A succinctly written text highlights the on- and off-the-field feats of the first Jewish baseball player to be inducted into the Baseball Hall of Fame in Cooperstown, NY. Hank Greenberg's parents did not want him to be a professional baseball player but his love for the game was too overwhelming for him to ignore. He was not a natural athlete, so he practiced until he was good enough to play. And play he did! Despite the anti-Semitism he faced, Greenberg became a team leader for the Detroit Tigers. With important games on both Rosh Hashanah and Yom Kippur in 1934, he had to decide whether to play baseball and help his team or spend the day in synagogue. He served in World War II and returned to play for the Tigers. Facts about his personal life and life after his retirement from baseball are also mentioned. Quotes from Greenberg enliven the already engaging text. The accompanying folk art style illustrations mesh perfectly with the text. Look closely at the stadium fences and you will see many familiar sponsors from Coca Cola to Ford to Maxwell House coffee, and more. Front and back endpapers have hand-drawn baseball cards with the teams and names of other famous Jewish baseball players. Interested readers may want to find out more about these players as well. While the picture book format makes this accessible to younger children, this is a superb example of a book that can be used for discussions with teens. Topics, such as baseball and anti-Semitism, are obvious. Other topics include America in the 1930s, what it means to be a hero, the influence of sports on American social history, and a history of advertising in America, to name a few. Greenberg's impressive baseball statistics,a chronology of his life, a glossary of some baseball and Jewish terms, and a bibliography are located at the back of the book.
School Library Journal
Gr 2-5-A stirring picture-book biography. Greenberg's Hall of Fame career was marked by triumphant "firsts," though his ascent to stardom was achieved through struggle and perseverance. Throughout, he faced an awkward and, at times, thorny clash of cultures. His Orthodox Jewish parents felt baseball was a waste of time and hoped he'd pursue a respectable career. His prominence as the greatest Jewish player of his day made him a target of anti-Semitism both on and off the field. Late in his career, he met Jackie Robinson and offered the black player encouragement. McDonough offers a flattering treatment, amply documented in fact and complemented by gouache illustrations. Zeldis's portrayal of Greenberg, who at 13 stood six foot, three inches tall, towering above his schoolyard peers, perfectly conveys his gawky discomfiture. Text and art draw out humanizing details and lend perspective to Greenberg's achievements. This delightful collaboration will captivate baseball fans and charm newcomers.-Marilyn Taniguchi, Beverly Hills Public Library, CA Copyright 2006 Reed Business Information.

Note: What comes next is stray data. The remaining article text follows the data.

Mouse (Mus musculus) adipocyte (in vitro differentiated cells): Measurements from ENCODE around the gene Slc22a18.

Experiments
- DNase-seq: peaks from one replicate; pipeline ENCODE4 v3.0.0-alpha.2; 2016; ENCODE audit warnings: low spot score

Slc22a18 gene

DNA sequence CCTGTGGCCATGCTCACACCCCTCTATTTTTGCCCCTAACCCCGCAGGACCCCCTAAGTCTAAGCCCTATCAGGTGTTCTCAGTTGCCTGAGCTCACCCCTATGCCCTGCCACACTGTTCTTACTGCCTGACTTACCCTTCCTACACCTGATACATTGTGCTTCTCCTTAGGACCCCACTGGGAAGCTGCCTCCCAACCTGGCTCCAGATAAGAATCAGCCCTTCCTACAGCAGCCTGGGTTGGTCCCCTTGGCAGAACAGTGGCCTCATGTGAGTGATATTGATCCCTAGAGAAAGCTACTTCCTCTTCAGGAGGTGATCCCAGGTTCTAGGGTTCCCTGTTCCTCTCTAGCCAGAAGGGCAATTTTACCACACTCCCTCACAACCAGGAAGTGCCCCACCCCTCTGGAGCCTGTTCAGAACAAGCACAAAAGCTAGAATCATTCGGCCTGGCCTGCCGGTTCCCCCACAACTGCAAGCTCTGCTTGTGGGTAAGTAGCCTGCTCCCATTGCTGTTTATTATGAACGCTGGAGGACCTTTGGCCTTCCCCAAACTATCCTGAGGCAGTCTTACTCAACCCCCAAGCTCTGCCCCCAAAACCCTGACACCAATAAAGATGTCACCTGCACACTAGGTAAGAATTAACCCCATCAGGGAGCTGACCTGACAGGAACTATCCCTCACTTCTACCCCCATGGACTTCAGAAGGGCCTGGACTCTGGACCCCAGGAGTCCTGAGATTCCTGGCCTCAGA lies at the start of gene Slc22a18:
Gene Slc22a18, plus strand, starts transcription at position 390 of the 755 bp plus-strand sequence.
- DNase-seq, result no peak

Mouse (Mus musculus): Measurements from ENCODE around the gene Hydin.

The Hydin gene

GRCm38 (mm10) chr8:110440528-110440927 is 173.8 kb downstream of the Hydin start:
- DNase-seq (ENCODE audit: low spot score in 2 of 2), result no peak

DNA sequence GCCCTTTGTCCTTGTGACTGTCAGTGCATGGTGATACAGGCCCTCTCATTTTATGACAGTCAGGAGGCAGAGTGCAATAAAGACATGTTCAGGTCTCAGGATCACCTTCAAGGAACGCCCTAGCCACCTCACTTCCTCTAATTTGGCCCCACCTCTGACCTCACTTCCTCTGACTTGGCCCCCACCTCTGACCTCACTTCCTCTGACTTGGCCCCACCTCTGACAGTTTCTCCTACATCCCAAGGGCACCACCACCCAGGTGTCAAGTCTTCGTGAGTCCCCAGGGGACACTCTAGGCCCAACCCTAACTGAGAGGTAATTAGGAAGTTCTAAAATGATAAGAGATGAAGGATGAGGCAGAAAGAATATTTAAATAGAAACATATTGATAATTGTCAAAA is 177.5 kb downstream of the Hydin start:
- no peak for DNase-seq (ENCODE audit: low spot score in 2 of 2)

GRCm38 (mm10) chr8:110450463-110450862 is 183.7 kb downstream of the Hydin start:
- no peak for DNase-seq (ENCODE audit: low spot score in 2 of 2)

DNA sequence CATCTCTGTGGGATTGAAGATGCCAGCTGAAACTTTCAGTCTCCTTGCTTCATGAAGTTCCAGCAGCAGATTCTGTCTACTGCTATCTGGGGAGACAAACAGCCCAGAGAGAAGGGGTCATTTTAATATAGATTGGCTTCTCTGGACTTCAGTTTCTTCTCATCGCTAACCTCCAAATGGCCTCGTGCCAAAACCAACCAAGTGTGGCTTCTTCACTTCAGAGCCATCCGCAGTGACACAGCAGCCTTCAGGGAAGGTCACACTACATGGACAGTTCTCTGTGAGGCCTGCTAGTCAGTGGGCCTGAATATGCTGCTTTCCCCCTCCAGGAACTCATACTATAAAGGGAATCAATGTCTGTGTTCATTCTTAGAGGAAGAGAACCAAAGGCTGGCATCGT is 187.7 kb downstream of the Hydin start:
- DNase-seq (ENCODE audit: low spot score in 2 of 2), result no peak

Kirkus Reviews
Hank Greenberg was not the first Jewish baseball player in the major leagues, but he was perhaps the first star ball player who was Jewish, and certainly the first elected to the Baseball Hall of Fame. All through his career he faced anti-Semitism in many forms, including epithets and threats, from bigoted fans, other players and team owners. He remained observant and refused to play on Yom Kippur even though his team, the Detroit Tigers, was fighting for the pennant. He stated many times that he identified with Jackie Robinson, and he was one of the few opposing players who supported him openly from the beginning. McDonough's dispassionate retelling of Greenberg's biography carefully includes all the salient facts, and a few pertinent quotes. Zeldis's naif, detailed gouache illustrations are bright and childlike and provide a complementary focus for the text. A good introduction to a somewhat neglected baseball player. (statistics, chronology, glossary, bibliography) (Picture book/biography. 8-10)

Product Details

Walker & Company
Publication date:
Product dimensions:
8.63(w) x 11.14(h) x 0.53(d)
Age Range:
6 - 10 Years

Meet the Author

YONA ZELDIS McDONOUGH is the author of nine books for children and young readers—four of them illustrated by her mother, renowned folk artist Malcah Zeldis—including Peaceful Protest: The Life of Nelson Mandela. The author lives in Brooklyn, New York, with her husband and their two children.

MALCAH ZELDIS was born in 1931 and grew up in Detroit, Michigan. As a child, Malcah spent endless hours with her brother, bedridden, listening to his hero, Hank Greenberg, play ball on the radio. Malcah Zeldis lives and paints in New York City.